Thursday, October 15, 2009;
Dear Extra Credit:
You recently said that International Baccalaureate is "the only major high school program in the country that requires a lengthy research project, filling a deep hole in our standard curriculums" [Extra Credit, Sept. 24].
I have no doubt this is true, but my question is, why? It doesn't seem that it would be that hard to require a decent-length research paper as part of the "standard curriculum." My observation, both personal and of friends' children, is that there has been a serious reduction in the amount of writing required at all levels -- elementary, middle school and high school -- including short summary-writing projects (e.g., book reports), as well as longer documents (you know, the ones that used to be called term papers).
The skill of taking a long document (called a book) and being able to effectively summarize its most important points into a one- or two-page paper is a skill that is universally valuable, although it doesn't appear to be emphasized in schools today.
I am not sure how many one- or two-page papers are being assigned, but a 4,000-word paper (about 16 pages) of the sort required of students seeking the IB diploma is very rare, except in schools that have the IB program. My best source on this is Will Fitzhugh, whose Concord Review publishes exceptional high school papers. He has been waging a lonely campaign to get more high schools to require them.
"In the last 22 years, I have found that high school kids can write much more than one or two pages about a book," Fitzhugh told me in an e-mail, "but also I have found that most high schools do not assign nonfiction books (or research papers). Even the Boston Latin School told me that they have not assigned the 'traditional history paper' for more than a decade."
I would welcome reader theories of why this is. I suspect it is such a drain on teachers' (and, to be realistic, parents') time and energy to oversee such projects that schools have given up.
Dear Extra Credit:
What is the great importance of kids getting Algebra 1 in eighth grade? Having time for two years of calculus or trigonometry? I'm not saying eighth-graders can't handle it (I don't really know one way or the other), but why do it? Might it not be better to spend that year on, say, English grammar (which students don't seem to learn these days) or literature? Or a foreign language? Or a science course?
I distinctly remember having Algebra 1 in my freshman year of high school, followed by a year of plane geometry and then Algebra 2 as a junior. That left senior year for calculus, which I admit I didn't take.
There are many debates over your good question. Keep in mind that these days, there are usually three courses, not two, between Algebra 1 and calculus. My reasons for getting as many students as possible ready for algebra in eighth grade are:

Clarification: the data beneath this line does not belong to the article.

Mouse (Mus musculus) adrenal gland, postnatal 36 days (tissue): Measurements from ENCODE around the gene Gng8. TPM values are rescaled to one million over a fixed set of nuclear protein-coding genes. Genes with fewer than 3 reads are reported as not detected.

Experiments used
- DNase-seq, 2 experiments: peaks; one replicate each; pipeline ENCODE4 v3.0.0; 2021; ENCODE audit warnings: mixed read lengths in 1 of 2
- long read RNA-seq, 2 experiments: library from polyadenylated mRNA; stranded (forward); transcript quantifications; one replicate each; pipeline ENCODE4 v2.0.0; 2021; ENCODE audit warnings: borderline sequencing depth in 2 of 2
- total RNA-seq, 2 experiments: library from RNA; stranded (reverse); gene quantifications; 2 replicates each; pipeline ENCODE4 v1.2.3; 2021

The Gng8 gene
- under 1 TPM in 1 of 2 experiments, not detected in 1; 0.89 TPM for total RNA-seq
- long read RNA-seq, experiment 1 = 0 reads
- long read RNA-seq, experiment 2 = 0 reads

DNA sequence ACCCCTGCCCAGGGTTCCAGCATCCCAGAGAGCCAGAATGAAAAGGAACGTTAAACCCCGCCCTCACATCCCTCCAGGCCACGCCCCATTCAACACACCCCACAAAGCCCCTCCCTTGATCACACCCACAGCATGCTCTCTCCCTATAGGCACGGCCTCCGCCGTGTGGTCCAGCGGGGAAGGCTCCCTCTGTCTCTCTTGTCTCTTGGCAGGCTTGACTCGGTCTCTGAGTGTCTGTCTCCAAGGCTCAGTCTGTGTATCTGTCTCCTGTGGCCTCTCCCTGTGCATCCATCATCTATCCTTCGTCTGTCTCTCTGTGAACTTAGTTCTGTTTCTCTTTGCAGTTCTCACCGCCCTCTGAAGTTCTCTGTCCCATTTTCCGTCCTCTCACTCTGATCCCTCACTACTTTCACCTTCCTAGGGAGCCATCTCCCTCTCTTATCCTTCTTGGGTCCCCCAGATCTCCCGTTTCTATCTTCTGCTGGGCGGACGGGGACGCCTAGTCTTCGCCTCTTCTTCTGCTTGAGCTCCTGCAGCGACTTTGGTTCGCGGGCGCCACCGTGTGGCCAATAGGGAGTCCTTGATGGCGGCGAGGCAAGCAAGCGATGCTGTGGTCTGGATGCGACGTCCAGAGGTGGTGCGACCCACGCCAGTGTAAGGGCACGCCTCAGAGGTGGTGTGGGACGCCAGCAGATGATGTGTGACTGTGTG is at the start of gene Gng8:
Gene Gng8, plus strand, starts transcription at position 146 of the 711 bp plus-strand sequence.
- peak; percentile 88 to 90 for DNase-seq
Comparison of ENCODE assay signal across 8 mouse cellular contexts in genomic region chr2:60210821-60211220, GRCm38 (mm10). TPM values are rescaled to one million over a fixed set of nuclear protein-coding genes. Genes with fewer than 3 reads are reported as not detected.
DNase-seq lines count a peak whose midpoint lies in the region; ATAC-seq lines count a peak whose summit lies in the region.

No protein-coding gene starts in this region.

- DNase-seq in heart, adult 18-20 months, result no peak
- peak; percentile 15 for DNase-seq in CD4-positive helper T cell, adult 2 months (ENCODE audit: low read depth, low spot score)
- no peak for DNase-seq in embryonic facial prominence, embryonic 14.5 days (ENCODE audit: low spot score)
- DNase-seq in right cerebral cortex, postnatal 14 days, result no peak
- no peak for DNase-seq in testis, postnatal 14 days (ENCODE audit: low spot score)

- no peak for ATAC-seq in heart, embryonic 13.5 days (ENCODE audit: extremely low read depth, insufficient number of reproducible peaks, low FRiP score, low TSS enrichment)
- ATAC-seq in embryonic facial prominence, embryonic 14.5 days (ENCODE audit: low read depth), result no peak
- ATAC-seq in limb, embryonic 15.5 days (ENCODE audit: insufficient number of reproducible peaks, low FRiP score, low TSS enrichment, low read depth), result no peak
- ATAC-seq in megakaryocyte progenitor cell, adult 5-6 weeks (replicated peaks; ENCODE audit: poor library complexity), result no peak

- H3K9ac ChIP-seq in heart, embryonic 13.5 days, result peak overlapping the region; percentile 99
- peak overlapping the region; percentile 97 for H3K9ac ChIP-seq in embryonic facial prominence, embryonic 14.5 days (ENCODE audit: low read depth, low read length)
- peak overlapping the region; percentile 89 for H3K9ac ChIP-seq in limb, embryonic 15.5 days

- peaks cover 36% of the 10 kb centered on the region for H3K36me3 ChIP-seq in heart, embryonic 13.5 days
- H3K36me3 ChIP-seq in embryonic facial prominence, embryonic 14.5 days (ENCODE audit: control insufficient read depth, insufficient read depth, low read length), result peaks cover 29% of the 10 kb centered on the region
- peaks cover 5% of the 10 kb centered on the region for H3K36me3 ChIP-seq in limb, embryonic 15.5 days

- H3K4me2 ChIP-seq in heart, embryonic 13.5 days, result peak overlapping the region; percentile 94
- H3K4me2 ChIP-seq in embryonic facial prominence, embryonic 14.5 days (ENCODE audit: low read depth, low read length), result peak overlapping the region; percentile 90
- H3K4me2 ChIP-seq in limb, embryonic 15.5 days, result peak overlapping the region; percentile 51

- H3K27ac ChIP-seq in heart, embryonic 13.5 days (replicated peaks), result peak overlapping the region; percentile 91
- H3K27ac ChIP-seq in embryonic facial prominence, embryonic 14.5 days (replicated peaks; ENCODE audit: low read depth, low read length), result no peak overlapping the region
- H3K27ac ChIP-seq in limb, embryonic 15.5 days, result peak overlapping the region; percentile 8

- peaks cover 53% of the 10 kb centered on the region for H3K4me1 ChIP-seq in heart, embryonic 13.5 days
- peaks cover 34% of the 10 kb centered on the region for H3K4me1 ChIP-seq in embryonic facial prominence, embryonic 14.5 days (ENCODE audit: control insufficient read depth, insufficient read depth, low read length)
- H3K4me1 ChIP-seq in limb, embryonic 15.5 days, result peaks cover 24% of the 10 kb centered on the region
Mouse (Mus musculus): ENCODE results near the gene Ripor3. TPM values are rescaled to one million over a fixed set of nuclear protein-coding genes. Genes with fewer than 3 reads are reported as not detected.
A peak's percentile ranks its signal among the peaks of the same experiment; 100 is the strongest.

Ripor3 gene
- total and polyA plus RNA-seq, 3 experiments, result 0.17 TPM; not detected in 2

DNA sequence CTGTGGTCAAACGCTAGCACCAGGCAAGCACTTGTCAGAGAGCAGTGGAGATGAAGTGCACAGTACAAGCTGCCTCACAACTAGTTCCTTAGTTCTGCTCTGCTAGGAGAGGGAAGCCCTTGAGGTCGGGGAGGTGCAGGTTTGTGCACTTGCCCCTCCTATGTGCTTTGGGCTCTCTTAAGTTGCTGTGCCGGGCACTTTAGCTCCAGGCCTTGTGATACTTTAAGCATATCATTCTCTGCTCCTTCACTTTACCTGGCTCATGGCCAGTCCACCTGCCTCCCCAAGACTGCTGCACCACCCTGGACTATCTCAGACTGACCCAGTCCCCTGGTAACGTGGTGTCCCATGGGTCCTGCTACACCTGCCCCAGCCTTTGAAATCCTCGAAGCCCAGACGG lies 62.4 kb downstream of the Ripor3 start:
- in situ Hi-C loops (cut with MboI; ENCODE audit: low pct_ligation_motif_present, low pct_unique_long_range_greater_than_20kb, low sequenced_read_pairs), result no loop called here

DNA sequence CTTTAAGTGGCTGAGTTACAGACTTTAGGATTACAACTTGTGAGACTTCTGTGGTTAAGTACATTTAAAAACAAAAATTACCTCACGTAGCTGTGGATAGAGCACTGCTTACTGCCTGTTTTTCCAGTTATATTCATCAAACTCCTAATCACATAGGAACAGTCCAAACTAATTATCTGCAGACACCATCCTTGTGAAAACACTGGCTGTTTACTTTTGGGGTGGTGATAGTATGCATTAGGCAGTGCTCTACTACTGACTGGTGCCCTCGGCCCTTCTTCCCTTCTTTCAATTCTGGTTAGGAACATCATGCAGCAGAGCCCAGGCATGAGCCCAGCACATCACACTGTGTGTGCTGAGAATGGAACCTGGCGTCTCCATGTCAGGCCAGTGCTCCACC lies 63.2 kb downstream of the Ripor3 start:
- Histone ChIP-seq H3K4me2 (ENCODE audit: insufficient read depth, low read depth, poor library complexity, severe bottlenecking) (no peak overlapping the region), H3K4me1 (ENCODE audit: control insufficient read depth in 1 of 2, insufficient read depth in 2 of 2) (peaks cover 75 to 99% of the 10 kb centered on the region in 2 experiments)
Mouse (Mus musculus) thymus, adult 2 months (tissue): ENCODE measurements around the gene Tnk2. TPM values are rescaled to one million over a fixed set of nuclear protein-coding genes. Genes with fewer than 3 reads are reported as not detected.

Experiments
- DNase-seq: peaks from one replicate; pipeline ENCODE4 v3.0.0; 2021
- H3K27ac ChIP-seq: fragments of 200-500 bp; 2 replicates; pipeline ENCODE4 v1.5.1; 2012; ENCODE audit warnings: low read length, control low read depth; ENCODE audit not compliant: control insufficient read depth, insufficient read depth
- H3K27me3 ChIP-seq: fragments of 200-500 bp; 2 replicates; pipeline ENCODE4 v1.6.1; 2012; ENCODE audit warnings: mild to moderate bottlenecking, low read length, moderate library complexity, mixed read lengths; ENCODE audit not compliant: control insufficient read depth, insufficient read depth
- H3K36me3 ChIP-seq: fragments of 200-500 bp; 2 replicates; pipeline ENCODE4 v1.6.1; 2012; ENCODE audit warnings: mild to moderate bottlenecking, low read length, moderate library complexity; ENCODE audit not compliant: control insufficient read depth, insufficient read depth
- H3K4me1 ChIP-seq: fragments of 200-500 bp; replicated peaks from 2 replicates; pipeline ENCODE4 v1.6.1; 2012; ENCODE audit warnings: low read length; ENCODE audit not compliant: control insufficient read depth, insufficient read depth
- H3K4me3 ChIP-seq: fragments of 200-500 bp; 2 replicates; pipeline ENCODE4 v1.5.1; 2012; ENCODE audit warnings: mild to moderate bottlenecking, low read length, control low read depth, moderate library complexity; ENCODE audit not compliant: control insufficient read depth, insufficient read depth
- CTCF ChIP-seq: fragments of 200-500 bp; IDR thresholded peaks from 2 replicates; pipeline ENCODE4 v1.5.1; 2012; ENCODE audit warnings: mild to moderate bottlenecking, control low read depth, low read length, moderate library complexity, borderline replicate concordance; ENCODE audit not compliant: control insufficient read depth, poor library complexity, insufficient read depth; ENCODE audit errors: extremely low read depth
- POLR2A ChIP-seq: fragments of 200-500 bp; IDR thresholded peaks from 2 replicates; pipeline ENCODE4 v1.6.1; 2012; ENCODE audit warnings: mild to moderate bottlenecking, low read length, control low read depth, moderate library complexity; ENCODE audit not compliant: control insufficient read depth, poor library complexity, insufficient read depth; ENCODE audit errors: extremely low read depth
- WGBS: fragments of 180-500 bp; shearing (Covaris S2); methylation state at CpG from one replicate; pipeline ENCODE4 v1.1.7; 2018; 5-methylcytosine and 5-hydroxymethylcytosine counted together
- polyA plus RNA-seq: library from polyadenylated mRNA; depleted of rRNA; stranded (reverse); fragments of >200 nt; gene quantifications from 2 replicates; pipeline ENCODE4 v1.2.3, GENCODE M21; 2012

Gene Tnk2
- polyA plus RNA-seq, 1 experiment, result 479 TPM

1. It allows teachers and students to tackle a difficult subject in the best possible circumstances. That eighth-grader is still in middle school, a calmer and less distracting place than high school. The class size can be somewhat smaller, and the teacher will see the student every day, unlike in many high schools. Good teachers can really get kids over that hump when they are among friends, not the strangers that inhabit the ninth grade.
2. It is the gateway to better and deeper work in the sciences, particularly chemistry and physics. It is not Algebra 1 that does it so much, although it helps, but it gets you to geometry and trig and other stuff earlier, and puts you in better sync with the science courses you might want to take.
3. It makes it possible to finish calculus in high school without going to summer school (as I had to do). Calculus isn't for everybody, but there are some kids in bad middle schools with the potential to do calculus, and perhaps have their lives changed by it, who won't get the chance because they come to high school without Algebra 1.
4. It is a confidence-builder for other subjects in high school that require close attention and analytical skill.
Dear Extra Credit:
Regarding the widely quoted statement that too many of our teachers are being recruited from the bottom third of students going to college: Over the years, a number of different data sources have shown that teachers' SAT or ACT scores are below the average for college grads. This is especially true for those majoring in education, who tend to have among the lowest average SAT scores.
Moreover, within most fields and majors, those who become teachers have lower SAT scores than those in the same field/major who do not go into teaching. Data we've analyzed from a national survey of the college class of 1999-2000 show math majors who become teachers score, on average, about 80 points lower on the SAT than math majors who do not go into teaching. There are also some exceptions to this general trend. For instance (you might find this interesting), journalism majors who go into teaching have average SAT scores about 150 points higher than those who don't go into teaching.
The data also show large differences between those who go into elementary and those who go into secondary teaching. The latter, on average, score 50 points higher. Of course, we cannot assume that SAT scores represent teacher or teaching quality. But the data do suggest that usually the "best and brightest" find teaching less attractive than other options.
Richard M. Ingersoll
Professor of education
University of Pennsylvania
I am pleased to get this update from a national expert on teacher recruitment and retention. Those higher SAT scores among journalism majors who went into teaching might be reflected in the fact the profession they chose, although having some cutbacks, is in much better shape now than the trade I picked.
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